• Binaural separation is the ability to notice auditory stimuli that is presented with background noise. This is an important skill, since we receive most auditory input in the midst of background noise, whether in a classroom, at work, or out in the community. Practicing this skill helps train individuals to pick up important information, such as someone speaking directly to us or giving us instructions, while blocking out the other noises.

Compensatory Strategies

Compensatory strategies are adaptive techniques that can help those with APD and ADHD. These strategies are used to improve higher level skills (e.g., attention, memory, language) which allow individuals to gather auditory information. These techniques can also be used to compensate for any missed information. Compensatory strategies come in the form of metalinguistic strategies and metacognitive strategies. Examples of metalinguistic strategies include the use of graphic organizers, phonological awareness, using context clues to understand vocabulary, and active listening. Examples of Metacognitive strategies include organizational skills, self-instruction, problem solving, and assertiveness training. Many of these strategies are not focused on teaching the skills that are lacking and challenging but provide individuals with the tools that allow them to continue to function successfully in challenging situations where they may otherwise struggle.

Language/Curricular-Based Treatment Approaches

These approaches focus on the language aspect of auditory processing deficits. It is important to focus on improving receptive (language input or listening and understanding) and expressive (language output or speaking) language skills to help children understand the school curriculum and children or adults to understand the world around them. Examples include teaching individuals how to paraphrase, describe and define words, identify similarities and differences, and formulate complex sentences. These skills also benefit individuals with ADHD since deficits in these skills impact their ability to learn.

These skills can be practiced in everyday activities. For example, a parent can read a short story with their child and then have their child retell the story in their own words. They can practice describing the items pictured in the story. A great game for building language skills and practicing describing is Hedbanz. In this game, each player wears a headband with a picture facing out on their head. Then they need to ask specific questions in order to guess what their picture is. You can also mix up the game by describing another player’s picture to them to guess. These same pictures can be used to practice identifying similarities and differences of related items.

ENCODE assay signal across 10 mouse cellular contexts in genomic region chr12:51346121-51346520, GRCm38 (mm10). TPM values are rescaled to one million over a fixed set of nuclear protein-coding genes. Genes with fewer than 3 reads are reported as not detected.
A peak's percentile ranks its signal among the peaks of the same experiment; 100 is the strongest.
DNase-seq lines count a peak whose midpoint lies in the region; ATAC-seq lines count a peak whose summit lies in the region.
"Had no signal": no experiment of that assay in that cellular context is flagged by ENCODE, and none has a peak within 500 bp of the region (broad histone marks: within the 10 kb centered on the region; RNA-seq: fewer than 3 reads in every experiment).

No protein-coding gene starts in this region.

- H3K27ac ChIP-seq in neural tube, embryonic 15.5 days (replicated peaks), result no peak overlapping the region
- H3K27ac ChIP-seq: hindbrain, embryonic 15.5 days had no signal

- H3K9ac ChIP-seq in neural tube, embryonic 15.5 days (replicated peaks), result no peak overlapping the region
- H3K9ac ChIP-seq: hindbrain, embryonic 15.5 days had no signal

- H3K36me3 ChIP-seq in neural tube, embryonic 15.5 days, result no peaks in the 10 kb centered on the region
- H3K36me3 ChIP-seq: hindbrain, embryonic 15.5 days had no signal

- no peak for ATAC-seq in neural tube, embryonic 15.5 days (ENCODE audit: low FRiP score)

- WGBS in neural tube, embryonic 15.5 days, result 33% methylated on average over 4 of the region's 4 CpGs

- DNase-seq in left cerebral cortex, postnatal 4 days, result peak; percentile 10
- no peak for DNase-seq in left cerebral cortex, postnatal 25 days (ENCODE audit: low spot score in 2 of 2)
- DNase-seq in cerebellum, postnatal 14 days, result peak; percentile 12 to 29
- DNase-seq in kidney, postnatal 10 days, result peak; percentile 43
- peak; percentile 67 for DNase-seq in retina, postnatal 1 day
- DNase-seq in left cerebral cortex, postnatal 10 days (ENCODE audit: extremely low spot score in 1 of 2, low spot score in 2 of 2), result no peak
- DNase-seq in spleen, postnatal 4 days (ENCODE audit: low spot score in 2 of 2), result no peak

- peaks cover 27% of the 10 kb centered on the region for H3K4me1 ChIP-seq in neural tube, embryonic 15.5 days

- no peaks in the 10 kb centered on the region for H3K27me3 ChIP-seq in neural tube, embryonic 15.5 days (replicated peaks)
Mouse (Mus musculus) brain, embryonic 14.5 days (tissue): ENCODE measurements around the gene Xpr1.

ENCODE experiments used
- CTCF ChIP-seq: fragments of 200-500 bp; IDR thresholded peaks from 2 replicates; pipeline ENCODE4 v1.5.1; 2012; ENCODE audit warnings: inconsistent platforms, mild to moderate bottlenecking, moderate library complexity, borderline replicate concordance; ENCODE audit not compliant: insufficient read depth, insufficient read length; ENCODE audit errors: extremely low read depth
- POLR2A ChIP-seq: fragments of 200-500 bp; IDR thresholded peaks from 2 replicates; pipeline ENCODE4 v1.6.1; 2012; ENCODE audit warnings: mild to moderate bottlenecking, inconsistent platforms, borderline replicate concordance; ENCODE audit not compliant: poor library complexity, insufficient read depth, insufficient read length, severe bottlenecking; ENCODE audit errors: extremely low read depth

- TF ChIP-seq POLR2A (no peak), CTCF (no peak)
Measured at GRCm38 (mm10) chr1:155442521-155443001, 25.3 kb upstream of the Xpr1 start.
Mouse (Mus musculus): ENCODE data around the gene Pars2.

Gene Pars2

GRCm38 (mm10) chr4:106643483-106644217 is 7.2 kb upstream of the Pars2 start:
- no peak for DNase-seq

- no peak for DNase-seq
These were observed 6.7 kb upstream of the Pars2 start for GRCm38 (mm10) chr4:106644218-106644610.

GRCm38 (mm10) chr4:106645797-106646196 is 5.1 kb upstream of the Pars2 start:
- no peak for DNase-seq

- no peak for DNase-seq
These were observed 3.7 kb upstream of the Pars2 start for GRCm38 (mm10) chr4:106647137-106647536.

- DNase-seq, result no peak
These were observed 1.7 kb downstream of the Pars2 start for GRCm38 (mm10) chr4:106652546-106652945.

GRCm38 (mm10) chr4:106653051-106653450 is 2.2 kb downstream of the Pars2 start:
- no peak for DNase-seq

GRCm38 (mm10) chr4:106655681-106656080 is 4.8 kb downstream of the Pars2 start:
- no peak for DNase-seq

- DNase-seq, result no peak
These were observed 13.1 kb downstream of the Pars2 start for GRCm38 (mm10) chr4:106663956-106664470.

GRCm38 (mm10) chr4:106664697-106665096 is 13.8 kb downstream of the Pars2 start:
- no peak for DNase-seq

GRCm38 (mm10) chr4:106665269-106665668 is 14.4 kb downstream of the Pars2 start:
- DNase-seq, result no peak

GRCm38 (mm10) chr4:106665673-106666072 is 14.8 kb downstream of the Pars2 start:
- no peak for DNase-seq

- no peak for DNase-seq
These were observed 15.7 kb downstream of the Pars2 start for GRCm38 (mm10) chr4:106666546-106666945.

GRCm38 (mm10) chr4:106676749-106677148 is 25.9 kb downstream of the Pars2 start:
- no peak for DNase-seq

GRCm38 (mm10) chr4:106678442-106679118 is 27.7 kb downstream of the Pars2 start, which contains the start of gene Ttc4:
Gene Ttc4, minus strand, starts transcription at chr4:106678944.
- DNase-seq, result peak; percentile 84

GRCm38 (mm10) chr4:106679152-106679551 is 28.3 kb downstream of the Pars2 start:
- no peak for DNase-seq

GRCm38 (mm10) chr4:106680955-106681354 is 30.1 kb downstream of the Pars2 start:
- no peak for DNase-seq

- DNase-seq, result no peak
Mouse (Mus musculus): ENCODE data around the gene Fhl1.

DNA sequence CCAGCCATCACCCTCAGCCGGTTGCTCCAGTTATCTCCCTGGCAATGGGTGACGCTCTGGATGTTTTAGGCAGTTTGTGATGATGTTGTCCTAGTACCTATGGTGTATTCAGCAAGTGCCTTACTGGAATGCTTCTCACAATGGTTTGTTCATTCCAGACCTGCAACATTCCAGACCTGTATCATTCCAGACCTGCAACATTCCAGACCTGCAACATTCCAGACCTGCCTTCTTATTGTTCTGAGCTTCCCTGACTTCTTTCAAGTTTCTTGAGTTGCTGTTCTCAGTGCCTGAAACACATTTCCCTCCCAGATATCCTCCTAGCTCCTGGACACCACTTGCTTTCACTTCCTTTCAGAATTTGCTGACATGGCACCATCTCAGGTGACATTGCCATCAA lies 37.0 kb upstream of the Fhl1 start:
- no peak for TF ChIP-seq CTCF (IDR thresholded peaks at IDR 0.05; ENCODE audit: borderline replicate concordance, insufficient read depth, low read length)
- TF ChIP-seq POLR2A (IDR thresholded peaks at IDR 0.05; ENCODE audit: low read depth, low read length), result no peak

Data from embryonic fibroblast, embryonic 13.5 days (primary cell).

Using Forbrain to Help with ADHD and APD

Forbrain is a tool that can be used alongside one of the strategies to reduce the impacts of ADHD and APD. An auditory stimulation headset, Forbrain can benefit those with ADHD and APD. Individuals with APD will hear themselves more clearly in the individual feedback loop. As individuals hear themselves talking at an amplified level, Forbrain helps to improve the attention of those with ADHD.

Final Words

Children with ADHD and APD often present similarly, making it difficult to determine which disorder they have. It is important to consult with a professional in order to make an accurate diagnosis. Once a diagnosis is obtained, it is important to find strategies in order to cope with APD and ADHD. Children with ADHD or APD will benefit from the strategies provided in this article, so try a couple to find what provides the most benefit. 


American Speech-Language-Hearing Association. (Accessed 2023, December 7). Attention-Deficit/Hyperactivity Disorder (ADHD). ASHA. 

American Speech-Language-Hearing Association. (Accessed 2023, December 6). Central Auditory Processing Disorder. ASHA.   

Bellis, T. J. (Accessed 2023, December 6). Understanding Auditory Processing Disorders in Children. ASHA. 

Professional Audiological Services. (Accessed 2023, December 11). How to Tell the Difference Between ADHD and APD. Professional Audiological Services.

Amanda Unrau

Amanda is a speech language pathologist by day, and a freelance writer during the in between times. She has worked with children of all ages in a variety of private practice and school settings, as well as telepractice. She enjoys research and tries to make her speech therapy and writing as functional as possible.